The ashram was designed using local materials. It has tiled roofs, brick walls, stone floors and wooden doors. But there are no glass windows anywhere in the building. Light and ventilation is provided by operable wooden louvres. Correa limited the use of concrete to structural beams which doubled up as rainfall conduits. The open air exhibition space capitalised on local climatic conditions and modulated comfort requirements with courtyards and water bodies strategically placed in the building layout.
Kovalam Beach Resort, Kerala, 1969-74
Cross-ventilation is essential in the hot and humid climate of southern India. Traditionally, buildings in Kerala were built in pyramidal form with the plinth rising parallel to the slope of the tiled roof above. This minimised the need for enclosing walls to keep out the sun and rain. From within the pavilion, one's line of vision is deflected sharply downwards to the grass, which is refreshing and blissfully therapeutic on a hot day.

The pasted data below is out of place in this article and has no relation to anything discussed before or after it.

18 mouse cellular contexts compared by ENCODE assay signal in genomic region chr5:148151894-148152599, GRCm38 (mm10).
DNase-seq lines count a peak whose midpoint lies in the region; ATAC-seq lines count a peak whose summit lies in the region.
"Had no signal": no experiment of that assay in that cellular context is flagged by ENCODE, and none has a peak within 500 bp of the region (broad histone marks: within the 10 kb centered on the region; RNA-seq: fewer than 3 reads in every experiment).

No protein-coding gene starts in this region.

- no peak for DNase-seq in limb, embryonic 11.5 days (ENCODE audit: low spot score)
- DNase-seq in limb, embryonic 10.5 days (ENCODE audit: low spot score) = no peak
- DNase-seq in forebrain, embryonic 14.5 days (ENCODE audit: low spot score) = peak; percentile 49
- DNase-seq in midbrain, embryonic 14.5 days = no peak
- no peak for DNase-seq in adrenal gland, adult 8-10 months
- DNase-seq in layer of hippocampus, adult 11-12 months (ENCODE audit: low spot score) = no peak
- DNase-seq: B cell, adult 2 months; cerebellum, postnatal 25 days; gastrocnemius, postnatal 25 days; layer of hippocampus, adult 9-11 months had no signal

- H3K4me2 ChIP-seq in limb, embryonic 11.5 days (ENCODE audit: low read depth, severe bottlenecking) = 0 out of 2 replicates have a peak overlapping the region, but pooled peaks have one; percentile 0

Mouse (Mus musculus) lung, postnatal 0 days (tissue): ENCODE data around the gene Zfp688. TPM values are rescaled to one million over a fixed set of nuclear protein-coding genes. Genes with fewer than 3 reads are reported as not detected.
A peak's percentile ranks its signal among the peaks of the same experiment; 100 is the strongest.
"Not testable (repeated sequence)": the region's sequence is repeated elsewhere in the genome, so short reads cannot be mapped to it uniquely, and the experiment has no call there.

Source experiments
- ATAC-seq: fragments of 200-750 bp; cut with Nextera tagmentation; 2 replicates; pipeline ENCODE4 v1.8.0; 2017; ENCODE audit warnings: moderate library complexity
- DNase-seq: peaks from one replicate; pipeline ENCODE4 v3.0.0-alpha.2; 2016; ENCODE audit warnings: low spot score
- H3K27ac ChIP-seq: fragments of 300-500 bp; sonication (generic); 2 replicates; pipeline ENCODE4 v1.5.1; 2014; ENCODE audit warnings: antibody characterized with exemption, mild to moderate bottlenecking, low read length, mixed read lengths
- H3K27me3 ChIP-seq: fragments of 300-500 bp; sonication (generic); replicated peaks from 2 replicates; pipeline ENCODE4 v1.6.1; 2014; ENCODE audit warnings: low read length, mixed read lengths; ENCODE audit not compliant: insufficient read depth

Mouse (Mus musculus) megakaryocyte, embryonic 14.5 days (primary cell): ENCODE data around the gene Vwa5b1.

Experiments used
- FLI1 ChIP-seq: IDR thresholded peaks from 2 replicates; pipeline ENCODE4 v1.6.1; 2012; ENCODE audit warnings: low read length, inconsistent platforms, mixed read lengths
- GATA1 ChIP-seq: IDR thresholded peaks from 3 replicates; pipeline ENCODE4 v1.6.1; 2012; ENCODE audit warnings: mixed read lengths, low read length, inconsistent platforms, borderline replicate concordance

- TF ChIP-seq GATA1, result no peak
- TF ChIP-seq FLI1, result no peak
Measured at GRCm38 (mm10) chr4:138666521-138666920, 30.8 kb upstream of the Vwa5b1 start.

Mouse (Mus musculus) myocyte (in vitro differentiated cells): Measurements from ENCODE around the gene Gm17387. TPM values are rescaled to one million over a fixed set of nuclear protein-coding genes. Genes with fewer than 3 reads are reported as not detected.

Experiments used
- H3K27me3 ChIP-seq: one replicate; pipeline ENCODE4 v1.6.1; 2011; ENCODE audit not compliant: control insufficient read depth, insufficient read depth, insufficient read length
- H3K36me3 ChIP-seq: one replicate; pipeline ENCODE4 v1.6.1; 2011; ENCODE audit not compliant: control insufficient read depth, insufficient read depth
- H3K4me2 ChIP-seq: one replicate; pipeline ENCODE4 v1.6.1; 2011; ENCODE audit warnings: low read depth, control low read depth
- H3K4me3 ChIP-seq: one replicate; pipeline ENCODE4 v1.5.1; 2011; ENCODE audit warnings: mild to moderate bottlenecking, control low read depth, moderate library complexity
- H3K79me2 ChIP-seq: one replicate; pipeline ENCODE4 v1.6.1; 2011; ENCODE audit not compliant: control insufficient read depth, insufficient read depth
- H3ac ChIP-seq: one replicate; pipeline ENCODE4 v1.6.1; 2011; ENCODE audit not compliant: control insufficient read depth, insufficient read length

Correa incorporated this local wisdom of natural ventilation in the Kovalam Beach Resort. Additionally, in order to preserve the natural beauty of the site, the facilities are all built into the hill slopes. The construction is entirely in the traditional style of Kerala—white plastered walls with red tiled roofs. Other pavilions consist of light bamboo chhatris with coir matting on the floor and local Kerala handicrafts.
Belapur Housing, Navi Mumbai, 1983-86
According to Correa’s official website, this project demonstrated how high densities (500 persons per hectare, including open spaces, schools and other facilities) can be easily achieved within the context of a low-rise typology. The site plan is generated by a hierarchy of community spaces, starting with a small shared courtyard 8 m x 8 m around which seven houses are grouped.